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Creation of Prosecutorial Watchdog in New York Spotlights Distinction Between Misconduct and Unfair Conduct

by Michael Berk

Thanks in no small part to the dedicated lobbying of people such as Jeffrey Deskovic — who spent 16 years locked up for a rape and murder he did not commit — the New York State Legislature created the country’s first independent commission to oversee state prosecutors.

The State Commission on Prosecutorial Conduct, composed of 11 members appointed by all three branches of the state government, was enacted over the objections of the district attorneys’ lobby. The body is empowered to initiate investigations, subpoena evidence from prosecutors and witnesses, and recommend sanctions (subject to the governor’s approval) up to and including termination. Substantiated allegations of misconduct are made public, sending a strong message to prosecutors to stick to the rules. 

The effectiveness of the commission depends now on the appointees themselves. The law requires that the panel include prosecutors, defense attorneys, and judges. Some critics argue that there should be a wrongfully convicted person in the mix, too, to ensure fair handling of complaints. Others point out that it’s not always “misconduct” that’s the problem. 

John Pfaff, author of Locked In: The True Causes of Mass Incarceration and How to Achieve Real Reform, argues that run-of-the-mill prosecutorial conduct — “prosecutors making decisions that are publically legal, but unnecessary,” for example — often results in grossly unfair treatment.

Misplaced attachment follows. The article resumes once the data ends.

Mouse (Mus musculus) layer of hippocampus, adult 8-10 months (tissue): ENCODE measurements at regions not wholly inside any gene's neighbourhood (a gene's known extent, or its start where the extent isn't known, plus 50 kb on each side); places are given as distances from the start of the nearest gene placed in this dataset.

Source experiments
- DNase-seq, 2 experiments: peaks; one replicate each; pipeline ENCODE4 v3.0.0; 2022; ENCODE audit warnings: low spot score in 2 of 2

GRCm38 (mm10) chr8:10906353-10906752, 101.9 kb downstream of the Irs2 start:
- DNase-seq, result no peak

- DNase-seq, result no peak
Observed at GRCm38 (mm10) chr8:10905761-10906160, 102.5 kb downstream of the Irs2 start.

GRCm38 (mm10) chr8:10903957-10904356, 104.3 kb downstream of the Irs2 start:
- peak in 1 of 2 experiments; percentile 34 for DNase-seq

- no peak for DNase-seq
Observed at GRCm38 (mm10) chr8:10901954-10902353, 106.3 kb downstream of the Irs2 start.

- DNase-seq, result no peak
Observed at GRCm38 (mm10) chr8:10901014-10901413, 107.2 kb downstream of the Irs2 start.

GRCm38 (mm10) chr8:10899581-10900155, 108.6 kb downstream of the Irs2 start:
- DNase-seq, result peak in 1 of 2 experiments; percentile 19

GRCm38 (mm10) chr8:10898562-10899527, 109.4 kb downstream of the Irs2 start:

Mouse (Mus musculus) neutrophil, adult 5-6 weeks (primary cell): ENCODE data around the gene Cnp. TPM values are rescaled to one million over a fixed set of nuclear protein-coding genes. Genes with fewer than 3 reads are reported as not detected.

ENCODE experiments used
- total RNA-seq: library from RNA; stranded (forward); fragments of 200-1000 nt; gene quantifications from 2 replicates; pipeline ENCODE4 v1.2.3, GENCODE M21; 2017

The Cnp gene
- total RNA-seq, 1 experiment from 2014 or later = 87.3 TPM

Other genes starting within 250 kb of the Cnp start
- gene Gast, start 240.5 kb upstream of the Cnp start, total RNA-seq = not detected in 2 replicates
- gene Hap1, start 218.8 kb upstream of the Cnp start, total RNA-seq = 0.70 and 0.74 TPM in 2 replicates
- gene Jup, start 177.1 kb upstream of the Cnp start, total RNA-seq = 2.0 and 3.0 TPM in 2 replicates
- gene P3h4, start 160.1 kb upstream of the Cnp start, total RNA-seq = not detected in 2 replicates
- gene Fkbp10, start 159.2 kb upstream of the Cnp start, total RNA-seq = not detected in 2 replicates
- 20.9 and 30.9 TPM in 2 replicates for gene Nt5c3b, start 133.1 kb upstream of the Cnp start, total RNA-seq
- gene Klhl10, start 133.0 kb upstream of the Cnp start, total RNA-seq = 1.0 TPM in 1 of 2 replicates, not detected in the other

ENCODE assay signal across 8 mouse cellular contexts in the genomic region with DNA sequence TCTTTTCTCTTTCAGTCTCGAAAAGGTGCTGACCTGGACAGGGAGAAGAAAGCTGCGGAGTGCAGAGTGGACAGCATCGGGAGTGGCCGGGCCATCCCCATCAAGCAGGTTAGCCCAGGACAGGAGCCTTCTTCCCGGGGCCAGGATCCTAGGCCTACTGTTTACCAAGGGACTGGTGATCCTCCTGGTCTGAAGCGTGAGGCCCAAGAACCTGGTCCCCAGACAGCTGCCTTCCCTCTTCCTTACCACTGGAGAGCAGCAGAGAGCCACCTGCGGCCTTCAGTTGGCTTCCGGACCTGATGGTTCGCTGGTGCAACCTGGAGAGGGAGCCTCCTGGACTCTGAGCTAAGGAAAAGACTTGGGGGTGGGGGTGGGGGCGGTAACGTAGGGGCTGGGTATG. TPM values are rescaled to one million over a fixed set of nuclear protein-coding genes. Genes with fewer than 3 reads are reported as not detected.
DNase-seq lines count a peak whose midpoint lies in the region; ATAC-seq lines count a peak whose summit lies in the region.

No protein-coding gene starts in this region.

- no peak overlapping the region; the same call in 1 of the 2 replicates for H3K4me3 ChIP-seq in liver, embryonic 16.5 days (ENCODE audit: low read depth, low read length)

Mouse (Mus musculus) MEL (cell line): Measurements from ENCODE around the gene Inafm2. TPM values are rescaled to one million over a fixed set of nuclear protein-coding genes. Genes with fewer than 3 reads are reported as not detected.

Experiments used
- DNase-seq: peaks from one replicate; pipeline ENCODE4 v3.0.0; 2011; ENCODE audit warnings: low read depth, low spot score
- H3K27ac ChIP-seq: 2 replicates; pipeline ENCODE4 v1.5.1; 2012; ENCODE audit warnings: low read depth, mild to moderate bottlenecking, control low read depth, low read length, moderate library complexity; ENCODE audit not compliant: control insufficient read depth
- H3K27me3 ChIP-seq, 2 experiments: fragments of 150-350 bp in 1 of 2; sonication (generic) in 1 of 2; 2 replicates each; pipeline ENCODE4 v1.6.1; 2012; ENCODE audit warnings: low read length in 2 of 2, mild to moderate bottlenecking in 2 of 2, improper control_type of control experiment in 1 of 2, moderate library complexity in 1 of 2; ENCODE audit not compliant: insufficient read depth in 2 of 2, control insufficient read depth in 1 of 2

While the commission is a crucial first step, unjust charging decisions take place on a far more regular basis. And despite the disproportionate impact of “rogue prosecutors,” what really drives mass incarceration is the pervasive poisoning of the well by cynical prosecutorial conduct. 

Everyone can agree that wrongful convictions resulting from prosecutorial misconduct are preventable tragedies, and New York’s commission looks poised to take a big bite out of that bad business. But the decision to enact this legislation only asks the “negative question” of who is breaking procedural regulations and ethics rules. The corresponding “positive question” yet to be asked is: Who is contributing to the just application of the law? 

Pfaff advocates for improved transparency of prosecutorial discretion. By exposing everyday practices to public scrutiny, corner-cutting and rubber-stamping should find fewer places to hide. 

The creation of New York’s Commission on Prosecutorial Conduct promises to serve as a powerful flashlight to search dark corners for exceptions to the ideal. The people will be watching for the day when the light is switched on to illuminate the whole room for the benefit of all. 



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